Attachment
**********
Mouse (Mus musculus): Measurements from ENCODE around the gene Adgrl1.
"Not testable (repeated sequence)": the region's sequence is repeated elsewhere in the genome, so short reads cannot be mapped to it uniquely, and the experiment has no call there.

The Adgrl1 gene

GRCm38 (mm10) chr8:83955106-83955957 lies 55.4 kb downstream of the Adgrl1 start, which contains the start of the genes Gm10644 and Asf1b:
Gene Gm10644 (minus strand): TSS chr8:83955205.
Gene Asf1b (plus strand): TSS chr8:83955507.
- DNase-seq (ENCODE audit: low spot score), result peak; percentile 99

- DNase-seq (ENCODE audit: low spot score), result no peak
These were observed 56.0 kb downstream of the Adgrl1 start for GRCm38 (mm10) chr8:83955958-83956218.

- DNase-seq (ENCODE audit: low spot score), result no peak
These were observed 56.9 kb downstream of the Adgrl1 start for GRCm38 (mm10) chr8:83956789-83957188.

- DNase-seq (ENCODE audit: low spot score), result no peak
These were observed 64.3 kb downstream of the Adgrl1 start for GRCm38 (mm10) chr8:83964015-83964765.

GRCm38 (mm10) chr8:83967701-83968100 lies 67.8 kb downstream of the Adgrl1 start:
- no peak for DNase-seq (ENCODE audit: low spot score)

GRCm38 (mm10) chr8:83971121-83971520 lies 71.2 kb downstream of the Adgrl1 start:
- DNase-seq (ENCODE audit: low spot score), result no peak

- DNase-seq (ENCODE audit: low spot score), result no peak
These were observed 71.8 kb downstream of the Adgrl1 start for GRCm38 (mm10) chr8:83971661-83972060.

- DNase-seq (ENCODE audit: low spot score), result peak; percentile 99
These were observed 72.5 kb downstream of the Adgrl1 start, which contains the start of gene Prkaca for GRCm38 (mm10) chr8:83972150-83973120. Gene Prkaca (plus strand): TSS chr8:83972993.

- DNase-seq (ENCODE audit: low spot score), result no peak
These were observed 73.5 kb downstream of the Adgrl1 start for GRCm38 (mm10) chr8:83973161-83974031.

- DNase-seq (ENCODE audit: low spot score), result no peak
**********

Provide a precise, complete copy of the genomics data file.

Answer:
Mouse (Mus musculus): Measurements from ENCODE around the gene Adgrl1.
"Not testable (repeated sequence)": the region's sequence is repeated elsewhere in the genome, so short reads cannot be mapped to it uniquely, and the experiment has no call there.

The Adgrl1 gene

GRCm38 (mm10) chr8:83955106-83955957 lies 55.4 kb downstream of the Adgrl1 start, which contains the start of the genes Gm10644 and Asf1b:
Gene Gm10644 (minus strand): TSS chr8:83955205.
Gene Asf1b (plus strand): TSS chr8:83955507.
- DNase-seq (ENCODE audit: low spot score), result peak; percentile 99

- DNase-seq (ENCODE audit: low spot score), result no peak
These were observed 56.0 kb downstream of the Adgrl1 start for GRCm38 (mm10) chr8:83955958-83956218.

- DNase-seq (ENCODE audit: low spot score), result no peak
These were observed 56.9 kb downstream of the Adgrl1 start for GRCm38 (mm10) chr8:83956789-83957188.

- DNase-seq (ENCODE audit: low spot score), result no peak
These were observed 64.3 kb downstream of the Adgrl1 start for GRCm38 (mm10) chr8:83964015-83964765.

GRCm38 (mm10) chr8:83967701-83968100 lies 67.8 kb downstream of the Adgrl1 start:
- no peak for DNase-seq (ENCODE audit: low spot score)

GRCm38 (mm10) chr8:83971121-83971520 lies 71.2 kb downstream of the Adgrl1 start:
- DNase-seq (ENCODE audit: low spot score), result no peak

- DNase-seq (ENCODE audit: low spot score), result no peak
These were observed 71.8 kb downstream of the Adgrl1 start for GRCm38 (mm10) chr8:83971661-83972060.

- DNase-seq (ENCODE audit: low spot score), result peak; percentile 99
These were observed 72.5 kb downstream of the Adgrl1 start, which contains the start of gene Prkaca for GRCm38 (mm10) chr8:83972150-83973120. Gene Prkaca (plus strand): TSS chr8:83972993.

- DNase-seq (ENCODE audit: low spot score), result no peak
These were observed 73.5 kb downstream of the Adgrl1 start for GRCm38 (mm10) chr8:83973161-83974031.

- DNase-seq (ENCODE audit: low spot score), result no peak